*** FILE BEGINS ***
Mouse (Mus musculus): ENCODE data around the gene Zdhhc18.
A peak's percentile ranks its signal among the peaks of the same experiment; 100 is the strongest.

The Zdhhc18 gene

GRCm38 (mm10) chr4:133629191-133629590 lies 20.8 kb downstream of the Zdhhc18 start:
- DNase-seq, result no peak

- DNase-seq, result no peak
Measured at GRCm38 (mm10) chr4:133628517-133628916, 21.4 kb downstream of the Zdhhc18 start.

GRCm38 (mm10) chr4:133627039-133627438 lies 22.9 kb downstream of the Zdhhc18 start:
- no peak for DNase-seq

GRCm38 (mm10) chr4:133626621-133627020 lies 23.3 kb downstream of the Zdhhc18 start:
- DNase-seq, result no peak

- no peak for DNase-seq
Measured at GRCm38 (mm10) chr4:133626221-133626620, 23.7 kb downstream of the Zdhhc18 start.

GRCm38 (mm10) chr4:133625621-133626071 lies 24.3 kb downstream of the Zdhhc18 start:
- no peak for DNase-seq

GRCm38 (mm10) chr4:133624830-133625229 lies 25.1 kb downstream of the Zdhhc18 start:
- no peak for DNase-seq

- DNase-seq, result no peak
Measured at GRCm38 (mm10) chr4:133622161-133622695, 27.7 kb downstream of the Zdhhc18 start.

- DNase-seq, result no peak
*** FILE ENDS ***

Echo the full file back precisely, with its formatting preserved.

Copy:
Mouse (Mus musculus): ENCODE data around the gene Zdhhc18.
A peak's percentile ranks its signal among the peaks of the same experiment; 100 is the strongest.

The Zdhhc18 gene

GRCm38 (mm10) chr4:133629191-133629590 lies 20.8 kb downstream of the Zdhhc18 start:
- DNase-seq, result no peak

- DNase-seq, result no peak
Measured at GRCm38 (mm10) chr4:133628517-133628916, 21.4 kb downstream of the Zdhhc18 start.

GRCm38 (mm10) chr4:133627039-133627438 lies 22.9 kb downstream of the Zdhhc18 start:
- no peak for DNase-seq

GRCm38 (mm10) chr4:133626621-133627020 lies 23.3 kb downstream of the Zdhhc18 start:
- DNase-seq, result no peak

- no peak for DNase-seq
Measured at GRCm38 (mm10) chr4:133626221-133626620, 23.7 kb downstream of the Zdhhc18 start.

GRCm38 (mm10) chr4:133625621-133626071 lies 24.3 kb downstream of the Zdhhc18 start:
- no peak for DNase-seq

GRCm38 (mm10) chr4:133624830-133625229 lies 25.1 kb downstream of the Zdhhc18 start:
- no peak for DNase-seq

- DNase-seq, result no peak
Measured at GRCm38 (mm10) chr4:133622161-133622695, 27.7 kb downstream of the Zdhhc18 start.

- DNase-seq, result no peak